After my recent wreck, I'm standing on the other side of the armco with the other driver and his instructor (I should have been in a more advanced solo run group- these guys were still learning a lot, which is what caused the accident). I ask them what happened. I asked if the driver needed a ride home. Then I turned back to my car, started assessing the damage and formulating the rebuild. By the time the ambulance drove us all away, I had a plan to make the car lighter and faster.

I should have a running car by next week and the new body panels installed by the end of the month. I gunning for 2600lbs. No headlights, all fiberglass replacements.

I know you just spent a boat load of money getting that beautiful machine in perfect shape, but if the chassis is still good, I'm sure you can find a way to make the car even better! Heal up and get to work!
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Old 05-08-2012, 02:07 PM
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Quote Also to note the car was running on 10.5" x 18" 285/645 front and 11.5" x 18" 305s rear. Brand new Hoosier R80 slicks. Also while we had a pretty decent front splitter on we haven't had time to put on the large rear wing so have only had what is known as a Hoop spoiler from the Factory. This could also have affected the balance front to rear. UnQuote

You were very smooth going into that corner and the minimal correction you made doesn't look to have caused what happened next. With such a stiff setup absence of the "big wing" is likely a big part of the issue. How much down force is your wing good for at 145mph?

One of our buddies had a similar experience going into turn 2 at Infineon following a very fast driver with a big wing that he didn't have.
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Old 05-08-2012, 04:16 PM
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I crashed my 944 at the Daytona bus stop, 2 years ago. I haven't been back, since it was a planned "last race", to concentrate on my 911 project. To this day I re-live that crash in my head wondering if I could have gotten out of it, just by flooring the gas, while I was sliding through the grass, ready to side-swipe the tires. I'm sure if I would have gotten back on the track I probably would have forgotten about it by now...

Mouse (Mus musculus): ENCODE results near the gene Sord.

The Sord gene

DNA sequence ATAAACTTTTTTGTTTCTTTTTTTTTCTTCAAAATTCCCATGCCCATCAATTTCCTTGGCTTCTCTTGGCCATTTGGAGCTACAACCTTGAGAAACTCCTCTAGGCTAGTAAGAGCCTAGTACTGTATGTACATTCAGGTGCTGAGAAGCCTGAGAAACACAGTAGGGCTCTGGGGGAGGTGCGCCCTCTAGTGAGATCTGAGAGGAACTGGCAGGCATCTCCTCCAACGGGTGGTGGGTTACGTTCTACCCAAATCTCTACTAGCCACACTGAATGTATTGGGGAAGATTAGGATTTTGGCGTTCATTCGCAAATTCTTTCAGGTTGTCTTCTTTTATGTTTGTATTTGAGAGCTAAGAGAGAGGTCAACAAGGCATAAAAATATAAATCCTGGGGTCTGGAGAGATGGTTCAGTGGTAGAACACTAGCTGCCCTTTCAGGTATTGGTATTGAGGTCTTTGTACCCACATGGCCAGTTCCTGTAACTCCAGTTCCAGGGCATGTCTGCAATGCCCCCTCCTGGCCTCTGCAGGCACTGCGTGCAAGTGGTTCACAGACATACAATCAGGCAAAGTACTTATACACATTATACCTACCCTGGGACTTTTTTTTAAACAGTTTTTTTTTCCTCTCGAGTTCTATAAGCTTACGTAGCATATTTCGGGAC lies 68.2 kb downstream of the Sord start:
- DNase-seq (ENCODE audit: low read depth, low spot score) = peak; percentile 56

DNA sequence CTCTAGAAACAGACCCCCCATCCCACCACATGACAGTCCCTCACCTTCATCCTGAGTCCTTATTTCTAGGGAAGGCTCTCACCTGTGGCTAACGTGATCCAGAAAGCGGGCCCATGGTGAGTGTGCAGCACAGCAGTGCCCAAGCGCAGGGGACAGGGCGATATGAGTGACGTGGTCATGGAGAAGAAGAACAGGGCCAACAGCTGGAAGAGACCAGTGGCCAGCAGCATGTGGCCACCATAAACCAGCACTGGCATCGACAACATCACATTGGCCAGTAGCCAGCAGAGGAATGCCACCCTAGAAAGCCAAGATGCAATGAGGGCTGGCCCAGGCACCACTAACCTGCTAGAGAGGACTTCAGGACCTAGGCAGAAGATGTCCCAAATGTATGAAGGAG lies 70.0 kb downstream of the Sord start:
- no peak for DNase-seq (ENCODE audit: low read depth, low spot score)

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Old 05-09-2012, 07:54 AM
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The thoughts of the engineer is that the big wing will definitely stop this same issue from happening but will be masking the cause. In addition it will add a lot of drag and possibly reduce laptimes. Until I put the 3L racemotor in I might not put the big wing on...not sure. Still a lot needs to be determined before these decisions need to be made.
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Old 05-12-2012, 06:26 PM
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Quote:
Originally Posted by 333pg333 View Post
The thoughts of the engineer is that the big wing will definitely stop this same issue from happening but will be masking the cause. In addition it will add a lot of drag and possibly reduce laptimes. Until I put the 3L racemotor in I might not put the big wing on...not sure. Still a lot needs to be determined before these decisions need to be made.
Thats some easy real world testing though, if you can find a place to do a standing mile run it with and without wing, you'll find out the real drag coeffiecent added to the car.

Also I remember some years ago Road and Track doing a standing mile between a bunch of race cars and track cars, lola champ cars, ruf yellowbird, jaguar race car, a ducati, lambo, so on